• Mon, Jul 30 2012

Dress Codes For Teachers Aren’t Demeaning, They’re A Part Of Professional Life

So, the dress codes aren’t just for students anymore. At least, that’s how a bunch of creative writers are saying it. School districts everywhere are enforcing dress codes on their teachers, and some of them remind us of our favorite high school rules to break. Straps on sleeveless shirts have to be so thick. Tattoos cannot be visible. I bet shorts and skirts have to reach the end of your fingertips, though I don’t know that for sure. Some, like the awesome ladies at Jezebel, are calling this “denigrating” and saying that it’s just another example of our lack of appreciation to the profession of teaching.

Normally, I’m all about the support of our teachers. I completely agree that the job is thankless and that we’re very quick to blame teachers for all of our children’s problems, then take millions from educational budgets and complain some more. My mother is a teacher, and I’ve spent plenty of time volunteering in her Early Childhood Education center. I have the utmost respect for teachers. But I have to say that on this single issue, I just don’t see it as being disrespectful.

Listen, every professional job I’ve ever had came with a dress code. No, they weren’t strictly forced, but they were sitting in the back of company handbooks all the same. I’ve worked for companies that didn’t allow shorts or jeans ever. I’ve worked for companies where tank tops were considered inappropriate. I’ve worked for companies that had a length limit on men’s facial hair, demanded all tattoos be covered and only allowed single ear piercings on women, none for men. These dress codes exist for plenty of people in the professional world. Is it really so horrible that teachers are made to abide by the same rules as countless other professionals?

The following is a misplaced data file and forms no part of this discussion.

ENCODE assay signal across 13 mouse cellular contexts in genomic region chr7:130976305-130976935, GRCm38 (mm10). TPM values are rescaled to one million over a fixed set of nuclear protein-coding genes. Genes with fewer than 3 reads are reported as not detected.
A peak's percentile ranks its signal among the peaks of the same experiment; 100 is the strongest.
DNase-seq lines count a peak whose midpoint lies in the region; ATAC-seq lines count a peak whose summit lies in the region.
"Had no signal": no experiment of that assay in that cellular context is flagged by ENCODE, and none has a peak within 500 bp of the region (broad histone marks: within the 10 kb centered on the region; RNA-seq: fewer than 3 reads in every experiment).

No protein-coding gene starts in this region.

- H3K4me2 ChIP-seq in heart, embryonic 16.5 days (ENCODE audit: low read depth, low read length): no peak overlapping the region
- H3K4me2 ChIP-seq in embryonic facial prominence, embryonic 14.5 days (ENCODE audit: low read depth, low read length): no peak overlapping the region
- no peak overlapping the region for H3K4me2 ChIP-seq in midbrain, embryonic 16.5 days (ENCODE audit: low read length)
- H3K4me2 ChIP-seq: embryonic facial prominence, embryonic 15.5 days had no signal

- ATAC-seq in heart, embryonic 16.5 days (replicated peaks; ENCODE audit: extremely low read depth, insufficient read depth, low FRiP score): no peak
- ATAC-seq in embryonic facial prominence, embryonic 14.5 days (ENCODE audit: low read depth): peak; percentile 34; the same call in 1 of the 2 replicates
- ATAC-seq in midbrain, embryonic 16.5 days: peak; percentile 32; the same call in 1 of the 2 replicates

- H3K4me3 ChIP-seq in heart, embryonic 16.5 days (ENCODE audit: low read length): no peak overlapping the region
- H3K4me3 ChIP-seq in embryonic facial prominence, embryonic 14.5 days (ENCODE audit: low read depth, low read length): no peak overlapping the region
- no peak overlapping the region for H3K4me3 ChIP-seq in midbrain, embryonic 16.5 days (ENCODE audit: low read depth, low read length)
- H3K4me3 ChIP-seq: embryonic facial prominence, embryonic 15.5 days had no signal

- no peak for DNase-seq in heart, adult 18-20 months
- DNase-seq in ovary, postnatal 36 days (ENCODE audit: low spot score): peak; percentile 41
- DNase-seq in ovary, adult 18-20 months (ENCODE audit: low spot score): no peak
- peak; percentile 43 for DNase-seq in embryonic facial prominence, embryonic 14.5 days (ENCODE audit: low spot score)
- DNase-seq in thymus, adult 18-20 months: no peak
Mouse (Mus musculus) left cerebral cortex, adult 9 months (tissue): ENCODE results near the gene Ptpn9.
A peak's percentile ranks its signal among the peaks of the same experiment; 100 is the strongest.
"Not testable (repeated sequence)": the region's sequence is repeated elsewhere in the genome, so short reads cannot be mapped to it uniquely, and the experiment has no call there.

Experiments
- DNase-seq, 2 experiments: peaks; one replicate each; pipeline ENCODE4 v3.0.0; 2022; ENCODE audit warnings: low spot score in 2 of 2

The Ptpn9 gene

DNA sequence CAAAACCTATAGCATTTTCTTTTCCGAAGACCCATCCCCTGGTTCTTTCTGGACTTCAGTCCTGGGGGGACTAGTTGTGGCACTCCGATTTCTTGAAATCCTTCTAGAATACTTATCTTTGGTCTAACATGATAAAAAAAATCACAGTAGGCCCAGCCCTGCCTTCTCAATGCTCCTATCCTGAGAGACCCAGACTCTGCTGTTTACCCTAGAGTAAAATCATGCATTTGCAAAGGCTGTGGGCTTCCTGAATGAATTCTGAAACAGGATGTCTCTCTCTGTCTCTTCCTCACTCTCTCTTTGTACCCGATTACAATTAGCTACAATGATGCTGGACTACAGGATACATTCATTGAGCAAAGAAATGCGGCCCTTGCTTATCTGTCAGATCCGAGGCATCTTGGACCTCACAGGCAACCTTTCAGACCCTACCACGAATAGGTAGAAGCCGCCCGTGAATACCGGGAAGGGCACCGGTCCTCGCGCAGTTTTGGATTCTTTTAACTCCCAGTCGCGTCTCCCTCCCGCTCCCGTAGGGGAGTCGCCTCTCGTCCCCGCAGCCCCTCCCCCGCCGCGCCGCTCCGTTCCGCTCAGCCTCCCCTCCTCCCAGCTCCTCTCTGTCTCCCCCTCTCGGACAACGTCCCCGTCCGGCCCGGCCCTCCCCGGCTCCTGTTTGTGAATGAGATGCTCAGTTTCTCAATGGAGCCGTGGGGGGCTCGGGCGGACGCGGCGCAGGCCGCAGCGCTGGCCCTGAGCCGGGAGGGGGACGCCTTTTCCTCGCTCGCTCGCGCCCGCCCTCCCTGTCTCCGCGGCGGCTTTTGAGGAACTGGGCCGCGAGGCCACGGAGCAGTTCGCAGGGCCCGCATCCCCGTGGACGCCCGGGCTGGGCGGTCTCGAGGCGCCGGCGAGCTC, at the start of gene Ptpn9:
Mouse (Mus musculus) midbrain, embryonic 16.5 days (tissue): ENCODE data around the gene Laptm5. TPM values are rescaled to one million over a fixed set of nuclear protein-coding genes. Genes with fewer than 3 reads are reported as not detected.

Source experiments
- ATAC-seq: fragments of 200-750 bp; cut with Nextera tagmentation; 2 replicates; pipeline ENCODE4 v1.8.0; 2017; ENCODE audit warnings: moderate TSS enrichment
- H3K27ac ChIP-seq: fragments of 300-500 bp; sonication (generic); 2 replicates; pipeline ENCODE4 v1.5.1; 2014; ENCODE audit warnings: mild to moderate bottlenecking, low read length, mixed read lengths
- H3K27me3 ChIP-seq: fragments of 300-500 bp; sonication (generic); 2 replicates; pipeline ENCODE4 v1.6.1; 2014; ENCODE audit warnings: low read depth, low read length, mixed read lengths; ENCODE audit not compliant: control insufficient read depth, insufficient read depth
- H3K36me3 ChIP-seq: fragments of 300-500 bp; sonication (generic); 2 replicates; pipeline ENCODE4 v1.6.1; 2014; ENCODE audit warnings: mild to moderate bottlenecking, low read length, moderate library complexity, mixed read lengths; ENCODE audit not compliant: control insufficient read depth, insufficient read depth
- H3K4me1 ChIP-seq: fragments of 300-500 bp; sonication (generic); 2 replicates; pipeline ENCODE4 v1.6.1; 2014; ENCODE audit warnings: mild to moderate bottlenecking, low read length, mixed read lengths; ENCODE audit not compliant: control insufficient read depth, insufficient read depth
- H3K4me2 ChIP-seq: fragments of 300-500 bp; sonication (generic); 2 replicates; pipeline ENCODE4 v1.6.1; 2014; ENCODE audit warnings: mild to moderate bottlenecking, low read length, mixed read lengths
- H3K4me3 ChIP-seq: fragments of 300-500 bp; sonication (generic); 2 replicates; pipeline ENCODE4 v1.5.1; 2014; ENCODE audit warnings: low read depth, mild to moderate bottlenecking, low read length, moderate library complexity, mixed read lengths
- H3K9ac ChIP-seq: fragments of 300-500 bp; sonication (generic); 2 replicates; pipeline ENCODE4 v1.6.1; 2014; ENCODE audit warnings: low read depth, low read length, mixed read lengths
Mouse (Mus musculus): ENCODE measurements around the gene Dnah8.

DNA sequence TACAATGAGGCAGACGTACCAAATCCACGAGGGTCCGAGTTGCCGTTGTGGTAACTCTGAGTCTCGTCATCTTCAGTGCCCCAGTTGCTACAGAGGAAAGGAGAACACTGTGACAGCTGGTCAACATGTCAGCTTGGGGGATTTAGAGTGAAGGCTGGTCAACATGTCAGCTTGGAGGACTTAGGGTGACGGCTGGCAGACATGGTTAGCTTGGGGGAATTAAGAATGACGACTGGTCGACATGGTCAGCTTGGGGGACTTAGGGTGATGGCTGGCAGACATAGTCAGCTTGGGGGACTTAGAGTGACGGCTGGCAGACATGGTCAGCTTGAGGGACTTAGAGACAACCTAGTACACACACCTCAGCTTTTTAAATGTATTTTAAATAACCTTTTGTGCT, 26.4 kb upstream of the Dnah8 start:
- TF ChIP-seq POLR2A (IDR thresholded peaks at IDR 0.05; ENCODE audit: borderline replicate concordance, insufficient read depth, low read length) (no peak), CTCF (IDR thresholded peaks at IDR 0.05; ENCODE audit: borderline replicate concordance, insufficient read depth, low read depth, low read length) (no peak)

I actually had this debate with a group of teachers who were under a new dress code. There were kindergarten teachers and elementary art teachers who had to dress “business casual.” No tennis shows, no jeans, and no sweats. For these teachers, whose clothes were constantly covered in paint and clay, or who had to get up an down off the ground approximately a billion times a day, I could understand the complain. Teachering 5-year-olds is different from presenting yourself to clients all day long.

But I’m sorry, the high school teachers who just wanted to be comfortable sitting in front of their classes discussing Romeo & Juliet, I have so little sympathy for that situation. I do not understand why it is such a huge burden to ask that these teachers dress professionally. They are, after all, professionals.

When my bosses gave me dress code rules, I didn’t consider it an insult to my personal self-expression or my ability to make my own decisions. It was simply a code for those who represented their company. Teachers are professionals who represent their schools. It makes sense that administrators would ask them to give off a professional image.

I’m not saying that the dress codes shouldn’t take the teacher’s jobs into consideration. And if you’re going to ask them not to wear tank tops, for Heaven’s sakes, you need to make sure that the air conditioners work. But all that being said, the idea of some basic dress code rules for professionals is not in-and-of-itself offensive or insulting. It’s a part of professional life, one that all of us have to deal with. There’s no reason to exclude teachers from this typical professional requirement.

(Photo: bofotolux/Shutterstock)

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